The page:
Motion 135 on “partnership” wasn’t just about so-called “partnership agreements”, but about the ideology that members and their employers are “all in it together” that is so rife within the union. Such ideas had been apparent throughout conference, and were strongly tied to the current of nationalism particularly evident in the debate on manufacturing strategy. The motion committed the union to oppose partnership through reps’ training, a toolkit and through the union’s organising strategy.

Sharon Graham, the head of organising, gave a presentation on Unite’s “Work – Voice – Pay” industrial strategy. Unite has built a database, accessible to all reps, covering tens of thousands of workplaces. It provides details of agreements and is intended to allow reps to coordinate bargaining more effectively. Work-Voice-Pay is intended to provide a consistent framework for campaigning across workplaces and industries. Template agreements and guides are gradually being built up. Unite is aiming for every workplace to be “strike ready” in case members find themselves in a position of needing to take action.

Composites 33 and 34 dealt with industrial action and the Trade Union Act 2016. Both were passed with the support of the Unite leadership. Unite will be setting up regional and national Disputes Units; training reps and officers in how to run disputes, including direct action training; and using a rapid reaction strategy if any activist is disciplined or dismissed for union activity. Composite 34 committed Unite to support unions that may find themselves outside the law and endorsed Len McCluskey’s statement that if defending members “means taking us outside the law then so be it”.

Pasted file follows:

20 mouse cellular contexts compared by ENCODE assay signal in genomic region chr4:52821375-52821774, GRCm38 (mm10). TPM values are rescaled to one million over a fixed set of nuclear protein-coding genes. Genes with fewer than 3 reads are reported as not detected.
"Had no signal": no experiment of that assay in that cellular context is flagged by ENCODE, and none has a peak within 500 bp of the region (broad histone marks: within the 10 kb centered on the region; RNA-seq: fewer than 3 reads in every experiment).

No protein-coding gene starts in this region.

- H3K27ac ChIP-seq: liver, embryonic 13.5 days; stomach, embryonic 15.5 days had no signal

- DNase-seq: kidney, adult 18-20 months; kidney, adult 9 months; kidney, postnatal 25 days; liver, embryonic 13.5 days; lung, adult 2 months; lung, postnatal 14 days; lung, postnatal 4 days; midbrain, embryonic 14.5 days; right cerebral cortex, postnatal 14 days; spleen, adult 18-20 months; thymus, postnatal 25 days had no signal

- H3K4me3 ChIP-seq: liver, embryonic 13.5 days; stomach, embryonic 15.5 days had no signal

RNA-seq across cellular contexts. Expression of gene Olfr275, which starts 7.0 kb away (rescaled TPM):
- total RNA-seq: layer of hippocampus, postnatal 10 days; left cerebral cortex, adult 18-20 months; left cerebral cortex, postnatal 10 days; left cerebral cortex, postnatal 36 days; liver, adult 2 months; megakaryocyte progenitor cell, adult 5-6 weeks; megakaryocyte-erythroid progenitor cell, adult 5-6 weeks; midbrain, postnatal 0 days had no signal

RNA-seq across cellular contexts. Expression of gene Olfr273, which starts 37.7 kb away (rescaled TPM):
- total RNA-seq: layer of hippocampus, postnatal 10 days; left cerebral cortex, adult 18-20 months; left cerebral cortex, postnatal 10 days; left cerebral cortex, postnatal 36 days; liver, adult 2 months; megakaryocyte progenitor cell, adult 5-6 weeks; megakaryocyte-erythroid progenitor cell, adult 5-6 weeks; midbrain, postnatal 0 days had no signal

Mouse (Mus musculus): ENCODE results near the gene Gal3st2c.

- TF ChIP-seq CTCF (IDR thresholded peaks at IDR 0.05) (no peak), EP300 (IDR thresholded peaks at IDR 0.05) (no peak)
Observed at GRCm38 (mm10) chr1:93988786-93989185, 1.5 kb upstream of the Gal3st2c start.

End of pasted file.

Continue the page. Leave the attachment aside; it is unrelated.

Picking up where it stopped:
Conference supported Composite 16 which asked for Unite to campaign for the renationalisation of public utilities. The delegate seconding the motion argued that we could solve the energy crisis in Britain by campaigning for the development of energy renewables now. Britain has one of the best coastlines in Europe for the development of existing wave power technologies. It was pointed out that conference had passed an executive statement on Trident that gave a strong commitment to defence diversification. It’s possible now to transfer the skills of those building nuclear submarines in Barrow and frigates on the Clyde to building wave power stations. Unite could be working with the Labour Party and putting pressure on the Scottish government to put into action their commitments to developing energy renewables.

Conference agreed Composites 17 on fracking and 18 on climate change. Unite’s opposition to fracking is now extended to cover all unconventional gas extraction, including Underground Coal Gasification and Coal Bed Methane extraction. Composite 18 covered more than two pages – it included a commitment to pursue the One Million Climate Jobs campaign and distribute the excellent pamphlet, work for “just transition” and back a Climate Diversification Agency.

Ian has been posting details of the conference decisions on www.iansunitesite.org.uk. The leaflets rs21 members have been distributing at conference are available on our Resources page